Mark “Smelly” Bell, better known as the “Meathead Millionaire,” might be a world-record-breaking powerlifter and overall beefy guy, but he isn’t free of health concerns—particularly when it comes to sleep. Like many powerlifters, Bell suffers from sleep apnea, a sleeping problem in which breathing is repeatedly interrupted.
Sleep apnea is a sleep disorder characterized by periods of interrupted breathing during sleep, which are generally followed by gasping or choking and a dry mouth or sore throat after waking up. Those who suffer from sleep apnea typically snore loudly, have daytime fatigue as a result of insufficient restful sleep, and have trouble focusing.
To assist with his own sleep problems, Bell has begun conducting different methods to enhance his sleep. On a recent podcast, Bell shared some of the habits he’s developed to improve his sleep schedule and help him get better rest.
On the podcast, Bell claims he’s suffered from sleep apnea and other sleep problems for years with no clear source. The 45-year-old powerlifter suggests that his lack of sleep is due to stress, intensive workouts, or performance-enhancing drugs. Sleep apnea is an actual problem faced by powerlifters and those who strength train to extremes. Some people believe that it’s due to thicker neck muscles, greater body weight, and the use of performance-enhancing drugs. Sleep issues in these groups may also be attributed to a higher resting heart rate among powerlifters, which can keep the body active even when at rest.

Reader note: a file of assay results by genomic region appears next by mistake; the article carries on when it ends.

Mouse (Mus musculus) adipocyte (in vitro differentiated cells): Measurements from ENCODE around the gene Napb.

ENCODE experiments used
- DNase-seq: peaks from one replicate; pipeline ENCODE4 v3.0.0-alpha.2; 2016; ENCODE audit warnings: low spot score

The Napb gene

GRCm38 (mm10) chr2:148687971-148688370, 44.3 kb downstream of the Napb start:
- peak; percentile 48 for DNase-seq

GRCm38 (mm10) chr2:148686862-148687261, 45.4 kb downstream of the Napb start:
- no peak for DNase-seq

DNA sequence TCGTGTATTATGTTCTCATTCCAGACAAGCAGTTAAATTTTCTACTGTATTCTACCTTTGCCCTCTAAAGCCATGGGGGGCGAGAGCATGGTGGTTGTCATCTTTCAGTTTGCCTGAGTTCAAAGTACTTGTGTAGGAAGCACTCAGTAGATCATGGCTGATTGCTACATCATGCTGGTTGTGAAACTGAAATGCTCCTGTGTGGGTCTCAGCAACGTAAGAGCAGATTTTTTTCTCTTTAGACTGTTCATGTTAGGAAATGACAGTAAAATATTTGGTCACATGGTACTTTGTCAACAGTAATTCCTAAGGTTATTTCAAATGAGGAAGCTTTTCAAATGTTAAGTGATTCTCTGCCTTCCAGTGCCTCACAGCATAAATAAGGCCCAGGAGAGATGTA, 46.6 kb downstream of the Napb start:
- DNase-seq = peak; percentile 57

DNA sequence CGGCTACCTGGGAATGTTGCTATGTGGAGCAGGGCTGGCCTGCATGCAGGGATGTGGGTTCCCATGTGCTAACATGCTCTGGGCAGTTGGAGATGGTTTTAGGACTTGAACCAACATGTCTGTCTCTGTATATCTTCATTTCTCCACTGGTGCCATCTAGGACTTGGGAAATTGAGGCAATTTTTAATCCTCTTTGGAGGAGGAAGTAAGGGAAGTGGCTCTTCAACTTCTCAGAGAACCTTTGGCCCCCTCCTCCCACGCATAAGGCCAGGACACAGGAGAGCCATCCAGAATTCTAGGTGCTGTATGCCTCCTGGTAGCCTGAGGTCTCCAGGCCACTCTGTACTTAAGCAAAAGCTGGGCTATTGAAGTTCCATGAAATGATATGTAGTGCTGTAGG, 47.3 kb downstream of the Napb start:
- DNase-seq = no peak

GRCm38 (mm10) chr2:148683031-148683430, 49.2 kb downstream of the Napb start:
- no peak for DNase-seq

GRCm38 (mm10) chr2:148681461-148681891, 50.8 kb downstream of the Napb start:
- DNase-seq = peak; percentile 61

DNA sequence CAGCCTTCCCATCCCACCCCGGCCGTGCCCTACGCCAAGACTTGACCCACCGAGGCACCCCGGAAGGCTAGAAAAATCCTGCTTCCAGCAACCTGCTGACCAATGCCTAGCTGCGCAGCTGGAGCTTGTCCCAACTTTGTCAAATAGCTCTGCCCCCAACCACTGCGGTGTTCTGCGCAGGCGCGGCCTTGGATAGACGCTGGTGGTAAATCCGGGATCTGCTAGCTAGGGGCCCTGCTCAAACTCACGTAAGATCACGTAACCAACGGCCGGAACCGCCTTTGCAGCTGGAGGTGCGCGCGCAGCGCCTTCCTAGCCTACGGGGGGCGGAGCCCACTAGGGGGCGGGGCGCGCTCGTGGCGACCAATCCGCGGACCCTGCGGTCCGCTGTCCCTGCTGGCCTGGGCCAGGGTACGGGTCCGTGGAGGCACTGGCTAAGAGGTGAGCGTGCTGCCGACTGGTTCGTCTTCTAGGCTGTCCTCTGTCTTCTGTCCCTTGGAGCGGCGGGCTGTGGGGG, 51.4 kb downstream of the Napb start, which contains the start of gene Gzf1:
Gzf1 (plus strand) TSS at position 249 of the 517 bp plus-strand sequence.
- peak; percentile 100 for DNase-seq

The most significant change, according to Bell, is that I am pushing myself more now than ever with breathing. Learning about nasal breathing and doing exercises that are difficult for me to breathe at a bigger volume
As a result of embracing running and mobility-focused exercises, he claims to have seen an improvement in his sleep. He’s also begun receiving myofascial treatment, a rigorous massage technique that focuses on relieving pain caused by the tough membranes connecting and supporting your muscles. Many people who receive myofascial treatment claim to experience restful periods afterward.
Dr. Bell does not utilize a CPAP machine, which many sleep apnea specialists prescribe for treatment purposes. He employs a dentist-built mouthpiece and mouth tape to assist him in opening his airway. His mouthpiece forces his tongue to the roof of his mouth and aligns his jaw, allowing non-obstructed breathing. The mouth tape helps prevent breathing through the mouth during sleep, which causes noisy snoring, and it makes a person breathe through the nose for greater (and quieter) rest.
“It’s very unlikely that the first thing you come upon will be the solution,” Bell adds. “The best approach is to try one little change at a time and see if anything positive happens.”